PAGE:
20th December, 2017.
The lingering onslaught on media freedom threatens everyone’s rights.
A new report yesterday reaches the unhappy conclusion that freedom of the press has fallen to its lowest level in at least a decade.
The marketplace of ideas still stands, but its foundations are under attack. It’s not a pretty picture. Freedom of expression and information is being rolled back in many places.
Turkey is a clear example of one of the worst. Philippines, Egypt, Poland, Mexico, Venezuela are examples of this.
Around the world, more and more journalists are being silenced, prosecuted or even killed. Last year, according to a survey, 259 were jailed for political reasons and 79 were murdered. “Global media freedom is at its lowest level since the start of the century,” warns the report.
That’s bad enough, but it’s not unusual.
For nearly four centuries, this metaphor has represented the belief that in a free, honest, and transparent competition, the best ideas always win. In democratic societies, freedom of expression, which encompasses freedom of speech and of the press, draws its protection from that belief.
These days, threatening of journalists makes that belief seem naïve.
We are not helpless against disruption of our union’s peace, but we must all break out of our echo chambers and act against it.
For teachers and academic institutions, the challenge is to instil fact-checking and to sharpen each student’s ability to make informed judgments.
For journalists and media organizations, threats should spark an honest reflection on our practices and purpose. Onslaught is a real threat to freedom of speech and of the press, because it has started to compel political leaders to turn to draconian legislation in an attempt to fight back.
Consider the danger. As divisive as our interactions can get on some days, the free movement of concerned citizens’ ideas is still preferable to giving the government more control over our public conversations.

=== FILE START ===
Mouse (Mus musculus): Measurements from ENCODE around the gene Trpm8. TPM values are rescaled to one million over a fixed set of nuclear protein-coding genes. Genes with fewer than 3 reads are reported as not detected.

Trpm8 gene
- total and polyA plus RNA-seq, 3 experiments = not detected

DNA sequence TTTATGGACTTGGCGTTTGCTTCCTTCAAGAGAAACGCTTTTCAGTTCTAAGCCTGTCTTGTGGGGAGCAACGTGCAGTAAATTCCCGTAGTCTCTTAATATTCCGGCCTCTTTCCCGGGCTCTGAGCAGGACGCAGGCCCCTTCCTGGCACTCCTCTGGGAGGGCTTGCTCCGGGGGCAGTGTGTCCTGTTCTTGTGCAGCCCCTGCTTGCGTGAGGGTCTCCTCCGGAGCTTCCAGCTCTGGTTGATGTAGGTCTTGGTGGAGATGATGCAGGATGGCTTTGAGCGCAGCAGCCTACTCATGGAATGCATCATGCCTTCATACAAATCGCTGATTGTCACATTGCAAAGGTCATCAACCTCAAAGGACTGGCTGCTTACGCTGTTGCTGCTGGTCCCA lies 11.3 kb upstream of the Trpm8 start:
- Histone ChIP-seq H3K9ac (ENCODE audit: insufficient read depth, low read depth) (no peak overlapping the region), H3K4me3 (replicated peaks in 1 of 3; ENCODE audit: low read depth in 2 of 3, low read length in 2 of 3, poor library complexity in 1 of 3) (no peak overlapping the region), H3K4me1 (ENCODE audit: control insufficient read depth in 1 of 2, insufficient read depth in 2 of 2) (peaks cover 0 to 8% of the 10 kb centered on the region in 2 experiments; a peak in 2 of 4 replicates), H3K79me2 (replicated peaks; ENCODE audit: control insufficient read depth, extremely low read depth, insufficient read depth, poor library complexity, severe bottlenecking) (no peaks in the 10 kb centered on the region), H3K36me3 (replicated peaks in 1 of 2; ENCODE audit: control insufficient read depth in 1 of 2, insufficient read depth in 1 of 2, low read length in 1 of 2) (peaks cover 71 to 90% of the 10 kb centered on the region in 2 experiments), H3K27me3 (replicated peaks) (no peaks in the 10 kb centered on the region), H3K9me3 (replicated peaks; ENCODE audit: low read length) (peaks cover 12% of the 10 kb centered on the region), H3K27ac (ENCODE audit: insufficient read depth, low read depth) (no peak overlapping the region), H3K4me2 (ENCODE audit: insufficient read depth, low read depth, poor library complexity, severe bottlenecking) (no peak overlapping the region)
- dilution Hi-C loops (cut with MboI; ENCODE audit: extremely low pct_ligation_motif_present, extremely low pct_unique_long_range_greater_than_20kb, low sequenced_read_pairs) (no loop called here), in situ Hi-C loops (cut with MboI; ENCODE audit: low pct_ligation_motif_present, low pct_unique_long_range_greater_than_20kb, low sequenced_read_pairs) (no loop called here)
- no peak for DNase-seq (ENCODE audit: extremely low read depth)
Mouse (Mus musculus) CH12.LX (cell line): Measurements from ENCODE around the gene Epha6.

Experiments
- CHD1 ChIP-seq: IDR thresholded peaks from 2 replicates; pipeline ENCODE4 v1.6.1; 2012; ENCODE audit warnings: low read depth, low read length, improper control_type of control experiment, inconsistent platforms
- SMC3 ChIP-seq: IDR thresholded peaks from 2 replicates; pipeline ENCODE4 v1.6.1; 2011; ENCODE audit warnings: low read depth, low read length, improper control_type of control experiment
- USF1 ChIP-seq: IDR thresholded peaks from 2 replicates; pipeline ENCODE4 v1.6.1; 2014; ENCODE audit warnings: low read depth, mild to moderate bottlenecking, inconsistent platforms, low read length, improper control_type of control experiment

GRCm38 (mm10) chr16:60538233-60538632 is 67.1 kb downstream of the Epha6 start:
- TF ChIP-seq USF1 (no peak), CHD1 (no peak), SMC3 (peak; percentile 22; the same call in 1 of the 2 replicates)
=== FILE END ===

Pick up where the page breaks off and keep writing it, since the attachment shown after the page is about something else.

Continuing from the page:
Dictators and strongmen in many places, including unions have often cracked down on media freedom as a central part of their efforts to consolidate control. The drift to authoritarianism in our union, for example, has been accompanied by predictable pressure on the media.
The newest wrinkle is the emerging threat about the editorial column of Monday, 18th of December, 2017, in which some personalities had made privately and publicly. This may be mostly typical destructive blather in our union itself, but there’s a real danger it will fuel crackdowns on the media in other unions, if necessary actions are not taken. If Federated Union of Modakeke Students, of all unions, doesn’t defend the principle of a free media, why would other unions pay it any heed?
All this is not about special privileges for the news media. Long experience shows that when a free press is trampled, it’s part of a much broader assault on everyone’s rights.
The new report from FUMS Parrot serves a useful purpose in shining a light on that threat.